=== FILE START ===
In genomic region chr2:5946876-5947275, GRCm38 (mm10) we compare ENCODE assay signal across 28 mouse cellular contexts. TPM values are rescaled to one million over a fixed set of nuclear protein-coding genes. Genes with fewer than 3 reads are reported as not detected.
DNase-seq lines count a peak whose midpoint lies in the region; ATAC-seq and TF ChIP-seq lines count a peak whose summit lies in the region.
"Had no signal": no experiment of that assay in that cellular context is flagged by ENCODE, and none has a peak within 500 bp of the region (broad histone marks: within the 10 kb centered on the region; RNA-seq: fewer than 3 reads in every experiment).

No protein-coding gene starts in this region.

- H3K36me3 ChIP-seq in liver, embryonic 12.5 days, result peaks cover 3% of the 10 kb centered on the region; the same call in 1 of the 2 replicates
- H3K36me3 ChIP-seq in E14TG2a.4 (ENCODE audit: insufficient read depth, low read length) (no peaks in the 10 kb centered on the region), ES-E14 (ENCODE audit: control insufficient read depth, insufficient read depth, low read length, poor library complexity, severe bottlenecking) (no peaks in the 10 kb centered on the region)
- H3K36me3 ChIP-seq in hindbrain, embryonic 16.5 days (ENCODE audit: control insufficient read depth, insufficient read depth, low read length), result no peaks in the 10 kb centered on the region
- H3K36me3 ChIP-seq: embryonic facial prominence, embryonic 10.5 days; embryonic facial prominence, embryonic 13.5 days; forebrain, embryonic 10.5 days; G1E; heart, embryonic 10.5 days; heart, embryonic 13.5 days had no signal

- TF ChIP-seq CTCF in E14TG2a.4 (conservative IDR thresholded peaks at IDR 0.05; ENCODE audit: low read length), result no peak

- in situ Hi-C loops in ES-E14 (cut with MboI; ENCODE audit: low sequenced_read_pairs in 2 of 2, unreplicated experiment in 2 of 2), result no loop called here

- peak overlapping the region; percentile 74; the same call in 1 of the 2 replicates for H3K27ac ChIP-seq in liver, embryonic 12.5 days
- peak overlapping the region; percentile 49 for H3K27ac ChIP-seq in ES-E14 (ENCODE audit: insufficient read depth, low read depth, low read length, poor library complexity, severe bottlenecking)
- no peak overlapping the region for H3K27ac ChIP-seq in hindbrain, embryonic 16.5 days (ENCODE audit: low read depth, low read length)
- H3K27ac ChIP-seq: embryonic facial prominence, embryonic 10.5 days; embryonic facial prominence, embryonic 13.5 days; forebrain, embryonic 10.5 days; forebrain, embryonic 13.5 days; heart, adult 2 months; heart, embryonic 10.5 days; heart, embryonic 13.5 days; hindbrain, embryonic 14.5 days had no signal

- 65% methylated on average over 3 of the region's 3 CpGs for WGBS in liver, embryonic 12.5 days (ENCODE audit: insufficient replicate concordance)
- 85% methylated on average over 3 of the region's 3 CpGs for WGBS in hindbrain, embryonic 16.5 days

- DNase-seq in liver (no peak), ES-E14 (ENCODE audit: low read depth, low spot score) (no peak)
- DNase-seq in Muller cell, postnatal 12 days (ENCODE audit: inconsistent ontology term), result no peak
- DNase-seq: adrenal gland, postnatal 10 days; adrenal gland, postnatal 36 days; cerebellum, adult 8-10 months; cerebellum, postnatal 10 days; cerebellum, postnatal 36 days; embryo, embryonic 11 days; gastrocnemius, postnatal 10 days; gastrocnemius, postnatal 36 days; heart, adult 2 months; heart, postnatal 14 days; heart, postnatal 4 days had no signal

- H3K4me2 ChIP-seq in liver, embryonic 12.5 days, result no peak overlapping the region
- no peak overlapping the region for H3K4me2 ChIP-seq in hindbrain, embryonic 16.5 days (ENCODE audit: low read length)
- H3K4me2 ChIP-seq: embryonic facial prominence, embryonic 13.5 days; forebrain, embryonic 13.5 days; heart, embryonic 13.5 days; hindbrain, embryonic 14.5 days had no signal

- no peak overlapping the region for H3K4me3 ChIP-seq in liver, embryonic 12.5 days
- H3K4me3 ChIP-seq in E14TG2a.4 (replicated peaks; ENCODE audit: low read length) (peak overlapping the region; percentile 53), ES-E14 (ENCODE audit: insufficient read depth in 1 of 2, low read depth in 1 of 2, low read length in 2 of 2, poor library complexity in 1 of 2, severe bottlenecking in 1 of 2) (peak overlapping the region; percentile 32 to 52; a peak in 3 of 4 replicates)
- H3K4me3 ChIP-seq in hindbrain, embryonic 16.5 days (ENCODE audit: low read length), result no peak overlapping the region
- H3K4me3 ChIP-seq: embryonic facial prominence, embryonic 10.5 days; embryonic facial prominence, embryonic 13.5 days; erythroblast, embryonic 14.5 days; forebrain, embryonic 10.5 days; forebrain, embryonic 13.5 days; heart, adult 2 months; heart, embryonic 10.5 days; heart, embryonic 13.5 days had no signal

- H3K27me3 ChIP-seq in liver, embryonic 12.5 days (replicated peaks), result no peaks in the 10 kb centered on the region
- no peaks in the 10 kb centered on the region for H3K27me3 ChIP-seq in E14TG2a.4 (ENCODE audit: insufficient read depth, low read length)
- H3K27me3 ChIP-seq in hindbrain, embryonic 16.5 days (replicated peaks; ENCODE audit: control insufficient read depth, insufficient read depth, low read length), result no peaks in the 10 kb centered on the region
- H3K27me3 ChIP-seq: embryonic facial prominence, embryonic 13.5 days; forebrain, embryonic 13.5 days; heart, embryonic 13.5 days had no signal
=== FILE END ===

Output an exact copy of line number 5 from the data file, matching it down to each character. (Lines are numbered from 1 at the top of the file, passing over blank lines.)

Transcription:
- H3K36me3 ChIP-seq in liver, embryonic 12.5 days, result peaks cover 3% of the 10 kb centered on the region; the same call in 1 of the 2 replicates